After the departure of lovers, the Countess’s husband rushed in to Gobsek with a demand to return the mortgage – his wife had no right to dispose of family jewelry. Derville managed to settle the matter with peace, and the grateful usurer gave the advice to the council: to transfer all his property to a reliable friend through a fictitious bargain deal – this is the only way to save even the children from ruin. A few days later the count came to Dervil to find out what kind of opinion of Gobsek. The solicitor replied that in the event of an untimely death, he would not be afraid to make Gobsek the guardian of his children, for in this miser and philosopher there live two beings – vile and sublime. The Count immediately decided to give Gobsek all the rights to the property, wishing to save him from his wife and her greedy lover.

Taking advantage of the pause in the conversation, the viscountess sends her daughter to bed – a virtuous girl does not need to know to what extent a woman who has crossed certain boundaries can reach. After leaving Camilla, there is no need to hide names – the story is about the Countess de Resto. Dervil, without receiving a counter receipt on the fictitiousness of the transaction, learns that the Count de Resto is seriously ill. The countess, feeling a dirty trick, is doing her best to prevent the solicitor from going to her husband. The denouement begins in December 1824. By this time the Countess had already ascertained the baseness of Maxim de Tray and had broken with him. She is so jealous of her dying husband that many tend to forgive her previous sins – in fact, she, like a predatory beast, lies in wait for its prey. The Count, unable to meet Derville, wants to give the documents to his eldest son – but his wife cuts off this way, too, trying to caress the boy. In the last terrible scene, the Countess prays for forgiveness, but the Count remains adamant. The same night, he dies, and the next day the house is Gobsek and Dervil. Their eyes are presented with an eerie sight: in search of a will the countess made a real rout in the office, not ashamed even of the dead. Hearing the strangers’ steps, she throws the papers addressed to Dervil into the fire-the Count’s property thereby undividedly passes into the possession of Gobsek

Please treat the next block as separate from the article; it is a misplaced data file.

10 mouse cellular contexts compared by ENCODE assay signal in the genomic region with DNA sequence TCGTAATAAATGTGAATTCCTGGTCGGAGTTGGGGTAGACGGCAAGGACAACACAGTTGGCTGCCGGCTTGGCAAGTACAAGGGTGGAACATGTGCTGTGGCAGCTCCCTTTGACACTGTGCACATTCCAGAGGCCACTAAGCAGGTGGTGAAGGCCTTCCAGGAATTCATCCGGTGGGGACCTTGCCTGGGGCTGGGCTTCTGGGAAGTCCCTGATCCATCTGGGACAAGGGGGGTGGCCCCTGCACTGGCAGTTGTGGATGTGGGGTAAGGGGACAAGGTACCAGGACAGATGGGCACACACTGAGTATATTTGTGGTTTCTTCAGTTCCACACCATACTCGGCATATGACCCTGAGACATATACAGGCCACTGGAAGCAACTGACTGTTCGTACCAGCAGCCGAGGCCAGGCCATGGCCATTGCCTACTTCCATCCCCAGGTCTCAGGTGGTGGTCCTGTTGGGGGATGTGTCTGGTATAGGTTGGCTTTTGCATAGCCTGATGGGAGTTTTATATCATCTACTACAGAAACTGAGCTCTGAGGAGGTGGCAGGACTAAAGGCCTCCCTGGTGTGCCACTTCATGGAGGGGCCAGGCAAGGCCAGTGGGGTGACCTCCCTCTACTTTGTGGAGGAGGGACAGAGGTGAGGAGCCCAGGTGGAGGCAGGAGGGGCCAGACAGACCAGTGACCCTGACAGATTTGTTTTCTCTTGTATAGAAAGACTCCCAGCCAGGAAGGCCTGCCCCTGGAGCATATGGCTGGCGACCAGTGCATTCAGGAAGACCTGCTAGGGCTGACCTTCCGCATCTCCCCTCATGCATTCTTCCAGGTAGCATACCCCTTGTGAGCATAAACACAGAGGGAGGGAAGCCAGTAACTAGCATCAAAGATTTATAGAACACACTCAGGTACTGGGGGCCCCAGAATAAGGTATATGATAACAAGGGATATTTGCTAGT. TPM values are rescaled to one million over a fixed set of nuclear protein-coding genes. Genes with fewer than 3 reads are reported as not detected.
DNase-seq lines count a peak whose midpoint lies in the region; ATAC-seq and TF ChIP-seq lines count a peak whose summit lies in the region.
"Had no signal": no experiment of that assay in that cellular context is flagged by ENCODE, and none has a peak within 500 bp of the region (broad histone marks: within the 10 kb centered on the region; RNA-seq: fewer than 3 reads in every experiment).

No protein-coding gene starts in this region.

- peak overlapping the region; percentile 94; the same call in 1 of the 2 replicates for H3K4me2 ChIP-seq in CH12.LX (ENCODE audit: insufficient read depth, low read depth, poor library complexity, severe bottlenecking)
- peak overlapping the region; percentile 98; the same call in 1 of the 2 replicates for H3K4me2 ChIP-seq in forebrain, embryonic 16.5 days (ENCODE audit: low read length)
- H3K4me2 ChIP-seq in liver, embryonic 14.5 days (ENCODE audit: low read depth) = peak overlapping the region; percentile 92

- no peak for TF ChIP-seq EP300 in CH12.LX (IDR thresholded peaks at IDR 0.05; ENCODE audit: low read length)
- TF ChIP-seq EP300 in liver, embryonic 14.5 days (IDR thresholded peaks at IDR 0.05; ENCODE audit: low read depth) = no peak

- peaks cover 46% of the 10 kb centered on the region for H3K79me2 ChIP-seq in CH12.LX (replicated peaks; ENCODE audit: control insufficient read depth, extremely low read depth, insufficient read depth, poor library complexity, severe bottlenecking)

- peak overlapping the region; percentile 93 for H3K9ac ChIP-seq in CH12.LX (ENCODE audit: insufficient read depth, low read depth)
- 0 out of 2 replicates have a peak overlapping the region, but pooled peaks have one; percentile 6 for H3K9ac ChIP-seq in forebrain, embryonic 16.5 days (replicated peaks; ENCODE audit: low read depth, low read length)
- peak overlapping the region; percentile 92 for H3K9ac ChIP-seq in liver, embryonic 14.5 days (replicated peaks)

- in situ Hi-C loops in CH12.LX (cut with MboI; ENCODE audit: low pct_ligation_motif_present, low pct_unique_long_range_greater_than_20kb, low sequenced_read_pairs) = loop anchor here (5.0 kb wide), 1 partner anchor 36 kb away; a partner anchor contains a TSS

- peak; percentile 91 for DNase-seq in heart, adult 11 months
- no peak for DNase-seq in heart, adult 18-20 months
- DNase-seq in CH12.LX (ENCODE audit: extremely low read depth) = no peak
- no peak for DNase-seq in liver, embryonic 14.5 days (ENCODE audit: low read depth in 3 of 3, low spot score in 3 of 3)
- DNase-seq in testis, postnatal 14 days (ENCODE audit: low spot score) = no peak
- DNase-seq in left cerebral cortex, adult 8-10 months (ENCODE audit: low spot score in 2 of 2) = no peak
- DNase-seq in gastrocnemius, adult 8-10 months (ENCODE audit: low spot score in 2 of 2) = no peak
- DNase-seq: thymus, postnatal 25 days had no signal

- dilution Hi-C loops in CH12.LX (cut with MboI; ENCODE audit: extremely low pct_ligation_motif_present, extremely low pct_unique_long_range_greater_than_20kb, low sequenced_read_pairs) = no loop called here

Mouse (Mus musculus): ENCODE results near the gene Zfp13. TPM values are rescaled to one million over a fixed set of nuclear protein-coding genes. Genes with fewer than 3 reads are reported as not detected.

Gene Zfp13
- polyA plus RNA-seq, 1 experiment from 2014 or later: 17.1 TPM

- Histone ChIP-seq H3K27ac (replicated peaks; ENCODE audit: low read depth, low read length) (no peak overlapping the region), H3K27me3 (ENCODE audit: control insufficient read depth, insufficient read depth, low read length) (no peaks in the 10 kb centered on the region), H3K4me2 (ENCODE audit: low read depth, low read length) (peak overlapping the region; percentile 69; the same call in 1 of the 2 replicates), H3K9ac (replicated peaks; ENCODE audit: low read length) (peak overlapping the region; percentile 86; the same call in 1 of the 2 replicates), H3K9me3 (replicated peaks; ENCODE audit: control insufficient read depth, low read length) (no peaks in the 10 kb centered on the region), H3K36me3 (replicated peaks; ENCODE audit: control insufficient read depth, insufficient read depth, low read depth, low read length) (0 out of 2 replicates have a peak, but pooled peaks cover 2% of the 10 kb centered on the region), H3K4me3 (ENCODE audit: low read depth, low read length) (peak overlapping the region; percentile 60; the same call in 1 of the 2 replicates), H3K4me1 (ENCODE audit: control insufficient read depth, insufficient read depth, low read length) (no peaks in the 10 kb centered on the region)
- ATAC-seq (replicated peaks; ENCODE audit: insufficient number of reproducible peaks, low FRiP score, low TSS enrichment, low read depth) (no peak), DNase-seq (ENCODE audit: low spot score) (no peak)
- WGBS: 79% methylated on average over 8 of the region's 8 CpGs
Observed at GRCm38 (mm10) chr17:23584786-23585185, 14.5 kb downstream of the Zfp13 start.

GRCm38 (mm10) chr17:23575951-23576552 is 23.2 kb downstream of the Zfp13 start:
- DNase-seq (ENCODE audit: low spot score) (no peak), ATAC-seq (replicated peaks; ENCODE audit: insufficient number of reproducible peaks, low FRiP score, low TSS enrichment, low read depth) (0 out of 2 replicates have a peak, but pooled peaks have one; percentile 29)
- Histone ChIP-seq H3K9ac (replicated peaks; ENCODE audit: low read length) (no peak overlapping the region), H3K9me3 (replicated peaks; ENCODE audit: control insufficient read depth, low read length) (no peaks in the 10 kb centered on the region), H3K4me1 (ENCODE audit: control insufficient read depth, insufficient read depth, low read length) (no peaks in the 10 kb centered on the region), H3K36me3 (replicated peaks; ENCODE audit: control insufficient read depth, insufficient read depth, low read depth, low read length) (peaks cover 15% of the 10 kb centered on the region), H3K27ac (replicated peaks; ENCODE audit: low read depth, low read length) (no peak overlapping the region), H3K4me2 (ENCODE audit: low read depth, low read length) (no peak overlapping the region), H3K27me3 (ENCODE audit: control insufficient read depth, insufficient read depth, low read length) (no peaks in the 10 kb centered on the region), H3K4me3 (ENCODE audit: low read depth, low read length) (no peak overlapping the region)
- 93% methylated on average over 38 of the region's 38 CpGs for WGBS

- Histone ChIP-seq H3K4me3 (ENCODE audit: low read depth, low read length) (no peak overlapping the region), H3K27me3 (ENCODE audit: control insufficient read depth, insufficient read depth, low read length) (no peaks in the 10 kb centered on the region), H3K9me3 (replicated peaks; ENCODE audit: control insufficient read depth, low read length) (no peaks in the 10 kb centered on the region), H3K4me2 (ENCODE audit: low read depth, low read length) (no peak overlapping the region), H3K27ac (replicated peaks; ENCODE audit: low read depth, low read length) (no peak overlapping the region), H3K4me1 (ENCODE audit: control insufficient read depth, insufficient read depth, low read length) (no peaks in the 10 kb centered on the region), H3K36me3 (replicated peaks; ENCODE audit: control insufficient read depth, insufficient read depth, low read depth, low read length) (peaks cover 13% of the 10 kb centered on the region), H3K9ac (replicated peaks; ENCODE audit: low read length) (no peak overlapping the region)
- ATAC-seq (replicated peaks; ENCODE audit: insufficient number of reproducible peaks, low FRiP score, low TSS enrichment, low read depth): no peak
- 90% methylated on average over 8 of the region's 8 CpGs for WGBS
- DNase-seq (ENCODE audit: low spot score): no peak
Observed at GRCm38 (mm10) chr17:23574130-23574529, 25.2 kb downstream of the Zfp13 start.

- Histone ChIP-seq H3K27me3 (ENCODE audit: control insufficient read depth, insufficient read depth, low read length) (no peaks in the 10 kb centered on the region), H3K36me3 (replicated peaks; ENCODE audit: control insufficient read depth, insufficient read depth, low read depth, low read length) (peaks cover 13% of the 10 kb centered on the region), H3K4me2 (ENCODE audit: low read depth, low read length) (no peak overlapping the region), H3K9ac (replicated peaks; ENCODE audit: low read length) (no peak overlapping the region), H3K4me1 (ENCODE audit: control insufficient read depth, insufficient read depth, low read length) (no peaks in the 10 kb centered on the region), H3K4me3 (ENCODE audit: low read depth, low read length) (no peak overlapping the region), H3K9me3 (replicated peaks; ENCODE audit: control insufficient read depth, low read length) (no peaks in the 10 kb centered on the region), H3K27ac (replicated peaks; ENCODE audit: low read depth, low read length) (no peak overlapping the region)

The moneylender has rented out a detached mansion, and summer began to spend in a lordly manner – in his new estates. To all Dervil’s entreaties to take pity on the repentant countess and her children, he answered that misfortune was the best teacher. Let Ernest de Resto know the price of people and money – then you can return it to the state. Learning of the love of Ernest and Camilla, Derville once again went to Gobsek and found the old man at death. All his wealth old miser bequeathed to his great-granddaughter – a public maiden nicknamed “Ogonek.” To his executor Dervil he instructed to dispose of the accumulated provisions – and the solicitor really discovered huge reserves of rotten pate, moldy fish, rotten coffee. By the end of his life, Gobsek’s avarice turned into a mania – he did not sell anything, afraid of cheating. In conclusion, that Ernest de Resto will soon find the lost condition. The viscountess replies that the young earl must be very rich – only in this case he can marry Mademoiselle de Granlie. However, Camilla does not have to see her mother-in-law, although the entrance to the countess is not ordered – after all, they took her in Madame de Bosean’s house.

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“Gobsek” Balzac in brief summary